Events and Activities
New edited volume on Locality in Japan
What does it mean when we say “local” and what does “local” mean in the Japanese context? Rethinking Locality in Japan, edited by DIJ researcher Sonja Ganseforth and DIJ alumnus Hanno Jentzsch (Vienna), examines broader political and socio-economic shifts in Japan through the window of locality. It covers demographic change, electoral and administrative reform, rural decline and revitalization, welfare reform, and the growing rift in energy and food production. Chapters discuss the different ways in which locality in Japan has been reconstituted, from historical and contemporary instances of administrative restructuring to more subtle social processes of making and unmaking local places. Contributors include the co-editors Sonja Ganseforth (“Territorialized yet Fluid Locality: Reform, Consolidation, and the More-than-Human in Japanese Fishery Cooperatives”) and Hanno Jentzsch (“San’ya – The Making and Unmaking of a Welfare Quarter”) as well as DIJ researchers Barbara Holthus (“The Meaning of Place for Selfhood and Well-being in Rural Japan”, with Wolfram Manzenreiter) and Isaac Gagné (“Mapping the Local Economy of Care: Social Welfare and Volunteerism in Local Communities”). The volume is an outcome of the DIJ’s research focus The Future of Local Communities in Japan.
New ‘Citizen Science in the Digital Age’ Opinion Paper
Citizen science, in which citizens and scientists collaborate to generate and utilize data and knowledge, is an important approach to co-creating society. While citizen science in the natural sciences is well established, it is still in its infancy in the humanities and social sciences. To use the citizens’ knowledge to solve social problems it is necessary to design protocols for citizen participation, to involve universities in supporting citizen science, and to build data provision and management systems that take into account data ownership and privacy protection. At a conference co-organized by the NIRA Research Institute, the DWIH Tokyo, and the DIJ, researchers from Japan and abroad discussed the possibilities of citizen science to contribute to the development of research in the humanities and social sciences. DIJ director Franz Waldenberger contributed the closing comments. The opinion paper ‘Citizen Science in the Digital Age’ based on this conference has now been published (in Japanese). A PDF version is available for download here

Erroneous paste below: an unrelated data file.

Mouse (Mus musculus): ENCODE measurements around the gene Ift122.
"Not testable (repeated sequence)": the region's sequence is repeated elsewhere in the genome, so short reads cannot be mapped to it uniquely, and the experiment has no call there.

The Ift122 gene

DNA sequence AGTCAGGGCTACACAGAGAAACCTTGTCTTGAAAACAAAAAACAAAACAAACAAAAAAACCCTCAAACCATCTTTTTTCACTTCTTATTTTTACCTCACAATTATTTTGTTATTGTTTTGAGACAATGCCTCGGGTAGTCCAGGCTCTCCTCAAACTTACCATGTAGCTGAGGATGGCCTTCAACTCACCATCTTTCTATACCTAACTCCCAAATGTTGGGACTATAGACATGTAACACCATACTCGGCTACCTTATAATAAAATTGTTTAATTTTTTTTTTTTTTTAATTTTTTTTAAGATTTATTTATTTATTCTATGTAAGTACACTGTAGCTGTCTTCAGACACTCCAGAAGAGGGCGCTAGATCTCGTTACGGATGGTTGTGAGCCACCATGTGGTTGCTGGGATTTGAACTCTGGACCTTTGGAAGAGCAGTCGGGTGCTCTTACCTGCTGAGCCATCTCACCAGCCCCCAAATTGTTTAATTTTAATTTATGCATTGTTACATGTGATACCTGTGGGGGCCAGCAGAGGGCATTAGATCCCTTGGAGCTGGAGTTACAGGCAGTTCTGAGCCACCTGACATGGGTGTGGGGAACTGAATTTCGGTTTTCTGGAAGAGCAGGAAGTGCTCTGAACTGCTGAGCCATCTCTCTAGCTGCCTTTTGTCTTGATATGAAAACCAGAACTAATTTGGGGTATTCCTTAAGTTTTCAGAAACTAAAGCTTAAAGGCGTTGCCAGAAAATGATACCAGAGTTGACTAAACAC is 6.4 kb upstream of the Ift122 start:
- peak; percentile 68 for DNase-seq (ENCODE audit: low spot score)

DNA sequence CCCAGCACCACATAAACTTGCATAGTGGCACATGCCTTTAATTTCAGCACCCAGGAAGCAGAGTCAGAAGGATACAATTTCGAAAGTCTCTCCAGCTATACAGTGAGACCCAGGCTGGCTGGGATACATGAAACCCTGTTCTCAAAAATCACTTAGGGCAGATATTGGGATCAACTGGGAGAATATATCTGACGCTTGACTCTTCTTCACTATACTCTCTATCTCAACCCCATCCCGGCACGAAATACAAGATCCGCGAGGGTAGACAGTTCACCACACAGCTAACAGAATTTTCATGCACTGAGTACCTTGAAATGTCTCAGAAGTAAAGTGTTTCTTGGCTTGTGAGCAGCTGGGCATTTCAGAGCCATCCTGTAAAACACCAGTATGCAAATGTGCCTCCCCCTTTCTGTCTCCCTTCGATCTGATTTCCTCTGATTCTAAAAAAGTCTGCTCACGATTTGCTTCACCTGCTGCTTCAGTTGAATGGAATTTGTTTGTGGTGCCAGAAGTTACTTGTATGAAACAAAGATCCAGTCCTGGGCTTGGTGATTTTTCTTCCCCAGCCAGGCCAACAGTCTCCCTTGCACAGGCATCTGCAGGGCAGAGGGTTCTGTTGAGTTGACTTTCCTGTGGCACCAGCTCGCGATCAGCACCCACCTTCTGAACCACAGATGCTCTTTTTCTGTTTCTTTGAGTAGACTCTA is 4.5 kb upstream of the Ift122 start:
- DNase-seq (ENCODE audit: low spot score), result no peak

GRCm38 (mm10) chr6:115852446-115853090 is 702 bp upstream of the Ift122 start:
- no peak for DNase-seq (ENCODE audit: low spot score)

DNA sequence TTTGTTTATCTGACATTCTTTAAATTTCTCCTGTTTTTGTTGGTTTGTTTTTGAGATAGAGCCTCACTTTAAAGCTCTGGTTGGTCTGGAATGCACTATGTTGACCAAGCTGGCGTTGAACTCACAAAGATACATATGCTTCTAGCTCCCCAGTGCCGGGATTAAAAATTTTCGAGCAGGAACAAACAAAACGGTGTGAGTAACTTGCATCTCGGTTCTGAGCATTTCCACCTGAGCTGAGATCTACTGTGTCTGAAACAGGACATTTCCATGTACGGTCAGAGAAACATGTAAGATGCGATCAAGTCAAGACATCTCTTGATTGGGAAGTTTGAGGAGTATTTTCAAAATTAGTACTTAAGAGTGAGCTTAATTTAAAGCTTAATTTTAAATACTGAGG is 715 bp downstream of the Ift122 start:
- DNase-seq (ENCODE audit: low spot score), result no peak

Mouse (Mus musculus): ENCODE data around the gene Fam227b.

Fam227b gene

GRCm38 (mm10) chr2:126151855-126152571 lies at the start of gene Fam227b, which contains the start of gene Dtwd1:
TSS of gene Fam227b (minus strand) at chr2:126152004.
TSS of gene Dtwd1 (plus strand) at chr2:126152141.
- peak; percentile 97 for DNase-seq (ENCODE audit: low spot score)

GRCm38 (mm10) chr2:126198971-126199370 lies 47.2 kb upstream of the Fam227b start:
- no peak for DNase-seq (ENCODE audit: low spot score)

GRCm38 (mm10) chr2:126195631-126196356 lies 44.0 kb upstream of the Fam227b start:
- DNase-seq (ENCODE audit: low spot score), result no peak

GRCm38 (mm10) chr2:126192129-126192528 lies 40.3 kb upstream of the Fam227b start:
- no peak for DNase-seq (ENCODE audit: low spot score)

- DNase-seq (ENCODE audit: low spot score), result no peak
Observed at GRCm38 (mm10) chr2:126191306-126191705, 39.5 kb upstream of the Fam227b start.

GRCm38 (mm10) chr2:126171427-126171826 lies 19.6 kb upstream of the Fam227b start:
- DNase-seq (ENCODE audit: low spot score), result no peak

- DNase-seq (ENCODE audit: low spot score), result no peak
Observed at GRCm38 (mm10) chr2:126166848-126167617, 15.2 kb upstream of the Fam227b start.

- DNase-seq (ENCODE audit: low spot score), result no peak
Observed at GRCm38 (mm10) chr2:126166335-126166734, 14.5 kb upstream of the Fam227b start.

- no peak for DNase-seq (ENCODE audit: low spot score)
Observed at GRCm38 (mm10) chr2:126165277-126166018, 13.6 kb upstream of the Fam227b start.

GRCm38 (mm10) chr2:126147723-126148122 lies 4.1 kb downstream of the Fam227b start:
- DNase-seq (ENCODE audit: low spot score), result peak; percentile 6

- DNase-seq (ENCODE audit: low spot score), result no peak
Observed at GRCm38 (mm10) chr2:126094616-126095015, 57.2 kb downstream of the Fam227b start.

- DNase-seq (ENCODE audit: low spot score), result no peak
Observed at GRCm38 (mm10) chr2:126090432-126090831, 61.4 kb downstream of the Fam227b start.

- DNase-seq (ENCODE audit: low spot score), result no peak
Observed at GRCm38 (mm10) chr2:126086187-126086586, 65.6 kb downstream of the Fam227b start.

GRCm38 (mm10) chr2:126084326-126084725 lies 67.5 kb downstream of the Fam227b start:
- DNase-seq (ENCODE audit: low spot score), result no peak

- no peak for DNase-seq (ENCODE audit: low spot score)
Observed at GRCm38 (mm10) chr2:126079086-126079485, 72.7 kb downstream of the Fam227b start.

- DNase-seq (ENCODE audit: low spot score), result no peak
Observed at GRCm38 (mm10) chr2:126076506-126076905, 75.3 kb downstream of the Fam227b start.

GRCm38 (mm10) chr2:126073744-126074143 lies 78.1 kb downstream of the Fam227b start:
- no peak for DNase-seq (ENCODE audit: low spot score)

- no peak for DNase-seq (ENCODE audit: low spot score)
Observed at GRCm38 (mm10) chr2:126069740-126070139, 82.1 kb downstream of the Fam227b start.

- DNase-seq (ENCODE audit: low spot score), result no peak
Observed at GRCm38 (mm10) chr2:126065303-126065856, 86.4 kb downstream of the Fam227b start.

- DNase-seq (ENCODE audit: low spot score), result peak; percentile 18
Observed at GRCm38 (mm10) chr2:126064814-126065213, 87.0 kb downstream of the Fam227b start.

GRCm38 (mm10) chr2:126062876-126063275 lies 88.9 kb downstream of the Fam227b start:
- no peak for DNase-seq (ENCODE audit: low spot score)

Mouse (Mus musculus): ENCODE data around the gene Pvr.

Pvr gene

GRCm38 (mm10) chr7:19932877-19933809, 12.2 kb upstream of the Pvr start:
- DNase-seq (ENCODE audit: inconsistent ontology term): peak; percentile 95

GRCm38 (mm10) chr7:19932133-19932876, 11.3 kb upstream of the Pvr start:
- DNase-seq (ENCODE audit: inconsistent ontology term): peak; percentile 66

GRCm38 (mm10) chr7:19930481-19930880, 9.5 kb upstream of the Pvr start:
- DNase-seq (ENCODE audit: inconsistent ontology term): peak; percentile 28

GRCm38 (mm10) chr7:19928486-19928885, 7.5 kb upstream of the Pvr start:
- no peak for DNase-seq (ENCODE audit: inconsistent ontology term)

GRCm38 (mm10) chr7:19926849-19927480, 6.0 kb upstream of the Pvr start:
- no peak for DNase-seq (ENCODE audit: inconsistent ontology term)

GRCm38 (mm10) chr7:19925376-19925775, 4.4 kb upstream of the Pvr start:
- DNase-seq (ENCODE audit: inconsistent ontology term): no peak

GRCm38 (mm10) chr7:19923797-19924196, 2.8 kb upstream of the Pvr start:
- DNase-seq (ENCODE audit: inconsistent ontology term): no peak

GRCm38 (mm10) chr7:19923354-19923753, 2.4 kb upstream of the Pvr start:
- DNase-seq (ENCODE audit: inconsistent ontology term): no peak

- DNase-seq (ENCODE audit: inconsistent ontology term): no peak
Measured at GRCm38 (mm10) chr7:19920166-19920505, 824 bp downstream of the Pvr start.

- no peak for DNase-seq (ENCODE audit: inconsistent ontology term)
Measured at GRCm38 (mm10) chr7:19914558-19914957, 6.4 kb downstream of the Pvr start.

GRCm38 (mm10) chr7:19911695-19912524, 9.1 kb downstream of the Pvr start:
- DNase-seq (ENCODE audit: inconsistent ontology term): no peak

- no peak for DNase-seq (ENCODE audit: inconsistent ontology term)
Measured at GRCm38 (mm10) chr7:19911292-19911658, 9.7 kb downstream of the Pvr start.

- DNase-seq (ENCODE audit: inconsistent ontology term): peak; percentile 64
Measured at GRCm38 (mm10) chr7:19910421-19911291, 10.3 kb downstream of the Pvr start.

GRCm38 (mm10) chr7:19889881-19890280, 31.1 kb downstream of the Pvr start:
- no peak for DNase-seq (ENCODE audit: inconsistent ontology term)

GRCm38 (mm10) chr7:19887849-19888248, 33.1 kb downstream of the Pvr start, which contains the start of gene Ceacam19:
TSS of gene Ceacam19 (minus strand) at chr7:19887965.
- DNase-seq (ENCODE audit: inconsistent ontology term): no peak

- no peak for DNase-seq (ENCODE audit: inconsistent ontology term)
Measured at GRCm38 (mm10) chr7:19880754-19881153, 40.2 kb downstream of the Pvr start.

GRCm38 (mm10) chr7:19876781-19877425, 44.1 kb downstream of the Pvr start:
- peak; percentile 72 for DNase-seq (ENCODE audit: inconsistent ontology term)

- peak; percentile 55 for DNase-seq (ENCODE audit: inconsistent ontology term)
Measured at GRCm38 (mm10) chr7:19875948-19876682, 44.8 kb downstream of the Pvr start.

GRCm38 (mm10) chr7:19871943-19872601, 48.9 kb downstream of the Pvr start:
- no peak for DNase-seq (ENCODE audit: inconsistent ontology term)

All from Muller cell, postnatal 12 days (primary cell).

New journal article examines post-3.11 plays and cultural trauma
A new journal article by DIJ researcher Barbara Geilhorn studies two post-Fukushima plays by Setoyama Misaki to examine the potential of theatre to shape cultural memory and raise critical awareness. Among the various art works addressing the Fukushima nuclear disaster, Setoyama’s plays are rare in exposing how intricately the roles of victim and perpetrator are entangled. Relating Fukushima to the atomic bombings and the Chernobyl disaster, Setoyama opposes national discourses of a spatially and temporally limited disaster to construct 3.11 as a disaster on a global scale. Setoyama’s plays go far beyond the criticism of nuclear power and touch upon essential problems in Japanese society, such as the lack of an open culture of discussion and the strong suppression of dissenting voices, as the analysis shows. The article is an outcome of Barbara’s research project Local Issues Take Stage – Culture and Community Revitalization. It was published in Japan Forum, online first, and can be accessed here.
DIJ expertise on Tokyo Olympics in international media
The Tokyo Olympics are now history — but what remains as their legacy? During the past few weeks several international media have interviewed DIJ director Franz Waldenberger and deputy director Barbara Holthus as well as principal researchers Sonja Ganseforth and Torsten Weber on different aspects of the Games. Franz Waldenberger commented on the exploding costs of Tokyo 2020 for Tagesschau online and the DLF Players podcast. Barbara Holthus appeared in live TV interviews on Al Jazeera, the BBC and was quoted in AP News, DLF radio, HR radio, Welt, and several other German and international media. An interview with Sonja Ganseforth on the anti-Olympic protests appeared in Japanese in the Mainichi daily newspaper. Comments by Torsten Weber on Tokyo’s Olympic past appeared in the Neue Zürcher Zeitung, Frankfurter Rundschau, Münchner Merkur, and Weekendavisen. For more information on research related to the Olympics, see the DIJ’s special project on the Tokyo Olympics and the open access book publication Japan Through the Lens of the Tokyo Olympics.